Founded in 1974, the Women’s Center was established to:
Dismantle, from a feminist perspective, all forms of oppression, including but not limited to those based on ability, age, class, ethnicity, gender, race, and sexual orientation.
Advocate for an equitable environment free from violence and harassment based on gender, race, and sexual orientation.
Create an anti-racist, non-sexist, queer-affirmative space where all people can feel valued and safe.
Facilitate and strengthen connections among people across lines of difference through programming and educational campaigns.
Integrate an appreciation of Women's Gender and Multicultural Studies across the disciplines.

Tuesday, September 27, 2011

The Importance of Consent

Reading this article by Hugo Schwyzer reminded me of the importance that consent has for everyone in maintaining a healthy sexual relationship. Honest and enthusiastic consent should be something that all participants of a sexual experience seek to ensure; unfortunately, as Schwyzer mentions, there is often a more gray area between "YES!" and "NO!" that leads to serious issues for people.

Men, in particular, are often given harmful messages about pursuing sex. One such message is that all women generally want sex, they just need to be convinced of it. This in turn leads to various degrees of pressure that are put on their partners; while I think most men are acting with good intentions fueled by a screwed-up message, the fact of the matter is that any sort of coercion used in having sex is by definition a lack of consent since it goes against a partner's wishes. No one should ever have to feel pressured into a situation in which he or she is not comfortable.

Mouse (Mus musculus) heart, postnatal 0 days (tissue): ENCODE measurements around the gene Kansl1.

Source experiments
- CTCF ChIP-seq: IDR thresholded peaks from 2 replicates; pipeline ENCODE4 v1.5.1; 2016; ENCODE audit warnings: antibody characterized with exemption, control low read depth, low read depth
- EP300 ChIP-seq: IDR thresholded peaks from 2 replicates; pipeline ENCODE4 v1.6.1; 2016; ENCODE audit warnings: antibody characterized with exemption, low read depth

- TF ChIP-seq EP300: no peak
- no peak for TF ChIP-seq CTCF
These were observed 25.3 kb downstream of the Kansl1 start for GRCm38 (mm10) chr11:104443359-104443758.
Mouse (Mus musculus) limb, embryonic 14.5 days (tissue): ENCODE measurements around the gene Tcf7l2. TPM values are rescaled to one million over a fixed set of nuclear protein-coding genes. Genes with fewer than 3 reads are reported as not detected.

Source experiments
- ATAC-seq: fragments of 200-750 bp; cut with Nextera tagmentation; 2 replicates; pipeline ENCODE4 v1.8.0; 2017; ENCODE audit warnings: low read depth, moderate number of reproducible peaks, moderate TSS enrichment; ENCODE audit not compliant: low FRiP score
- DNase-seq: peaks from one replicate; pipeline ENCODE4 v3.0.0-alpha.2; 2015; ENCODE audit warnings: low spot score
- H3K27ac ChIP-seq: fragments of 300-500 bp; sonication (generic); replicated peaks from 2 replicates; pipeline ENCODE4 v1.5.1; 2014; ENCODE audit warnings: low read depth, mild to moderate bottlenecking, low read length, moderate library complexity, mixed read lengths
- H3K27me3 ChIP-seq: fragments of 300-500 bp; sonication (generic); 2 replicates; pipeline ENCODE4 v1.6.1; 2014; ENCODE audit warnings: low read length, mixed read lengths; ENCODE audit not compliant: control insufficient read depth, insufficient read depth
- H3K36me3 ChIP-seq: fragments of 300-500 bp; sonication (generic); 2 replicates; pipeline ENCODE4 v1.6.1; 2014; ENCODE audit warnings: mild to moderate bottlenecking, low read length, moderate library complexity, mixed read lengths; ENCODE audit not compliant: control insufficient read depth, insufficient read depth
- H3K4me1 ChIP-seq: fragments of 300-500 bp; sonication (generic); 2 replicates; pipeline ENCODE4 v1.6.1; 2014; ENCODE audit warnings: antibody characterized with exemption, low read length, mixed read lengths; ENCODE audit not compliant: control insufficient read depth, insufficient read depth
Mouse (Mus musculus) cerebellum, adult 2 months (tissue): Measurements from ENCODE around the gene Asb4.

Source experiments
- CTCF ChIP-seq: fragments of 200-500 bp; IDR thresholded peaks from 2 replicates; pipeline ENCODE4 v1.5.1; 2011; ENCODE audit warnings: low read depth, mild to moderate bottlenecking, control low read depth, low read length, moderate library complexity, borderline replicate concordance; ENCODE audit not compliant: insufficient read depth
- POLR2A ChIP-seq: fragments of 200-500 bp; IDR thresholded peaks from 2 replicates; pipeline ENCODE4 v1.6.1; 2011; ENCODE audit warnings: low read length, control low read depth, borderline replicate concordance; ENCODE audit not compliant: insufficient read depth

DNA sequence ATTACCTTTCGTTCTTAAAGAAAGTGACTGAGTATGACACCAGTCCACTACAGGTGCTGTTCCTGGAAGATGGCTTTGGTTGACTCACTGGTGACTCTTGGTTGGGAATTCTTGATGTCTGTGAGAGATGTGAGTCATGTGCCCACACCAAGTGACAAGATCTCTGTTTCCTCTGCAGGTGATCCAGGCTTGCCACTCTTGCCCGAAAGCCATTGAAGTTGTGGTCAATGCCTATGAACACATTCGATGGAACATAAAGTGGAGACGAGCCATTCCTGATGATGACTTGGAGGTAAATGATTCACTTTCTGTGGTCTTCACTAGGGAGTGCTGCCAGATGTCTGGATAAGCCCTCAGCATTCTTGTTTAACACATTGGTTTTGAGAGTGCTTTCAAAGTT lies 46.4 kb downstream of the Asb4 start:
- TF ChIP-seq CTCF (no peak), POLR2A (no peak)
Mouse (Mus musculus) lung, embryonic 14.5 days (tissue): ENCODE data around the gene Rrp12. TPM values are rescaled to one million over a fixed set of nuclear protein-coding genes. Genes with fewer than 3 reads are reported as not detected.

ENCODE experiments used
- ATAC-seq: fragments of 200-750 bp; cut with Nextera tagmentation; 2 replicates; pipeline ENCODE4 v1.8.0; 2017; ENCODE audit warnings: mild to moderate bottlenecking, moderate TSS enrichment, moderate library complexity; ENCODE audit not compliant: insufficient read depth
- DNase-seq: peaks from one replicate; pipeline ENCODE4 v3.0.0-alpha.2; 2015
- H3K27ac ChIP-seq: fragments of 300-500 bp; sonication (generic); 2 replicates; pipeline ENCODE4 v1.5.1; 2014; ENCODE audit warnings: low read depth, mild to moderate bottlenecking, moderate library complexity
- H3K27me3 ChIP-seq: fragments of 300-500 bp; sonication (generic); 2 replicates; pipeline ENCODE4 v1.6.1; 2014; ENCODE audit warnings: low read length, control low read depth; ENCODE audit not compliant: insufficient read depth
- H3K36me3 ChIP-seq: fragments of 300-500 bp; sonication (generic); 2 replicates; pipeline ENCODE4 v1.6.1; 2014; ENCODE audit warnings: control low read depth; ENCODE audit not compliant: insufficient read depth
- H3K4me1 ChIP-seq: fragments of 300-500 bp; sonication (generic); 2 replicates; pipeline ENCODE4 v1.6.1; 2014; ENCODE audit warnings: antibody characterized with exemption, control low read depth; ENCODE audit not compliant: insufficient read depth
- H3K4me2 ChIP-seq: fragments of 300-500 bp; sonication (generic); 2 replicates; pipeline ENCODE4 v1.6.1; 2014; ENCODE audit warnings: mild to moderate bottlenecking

Another unfortunate message that men receive is that unless a partner flat-out says "No," then they are giving some form of consent. This is a dangerous idea to instill in men because oftentimes a partner might not feel comfortable expressing a firm rejection. As Schwyzer says, "It’s tougher to say 'not yet, I’m not quite ready' or 'slow down' or 'maybe later' to someone to whom you’re genuinely attracted." Part of maintaining a healthy relationship is open and honest communication, and being able to confidently give or not give consent is something that is part of that necessary communication.

In my capacity as Men's Outreach Coordinator, I try to educate men and women about consent and what it really means, whether it is at a Healthy Love Party, part of Violence Awareness Week, or any other Women's Center function related to healthy relationships. I know that the overwhelming majority of men are good people who are disgusted by the idea of sexual assault; the mixed messages about sex that are sent to them by our society or by the media are the real issues that I am targeting when I talk about consent. By better understanding the mechanics of consent and putting them into play in our lives, we can all be one step closer to reducing instances of unwanted sex in our society.

Remember, consent is SEXY!

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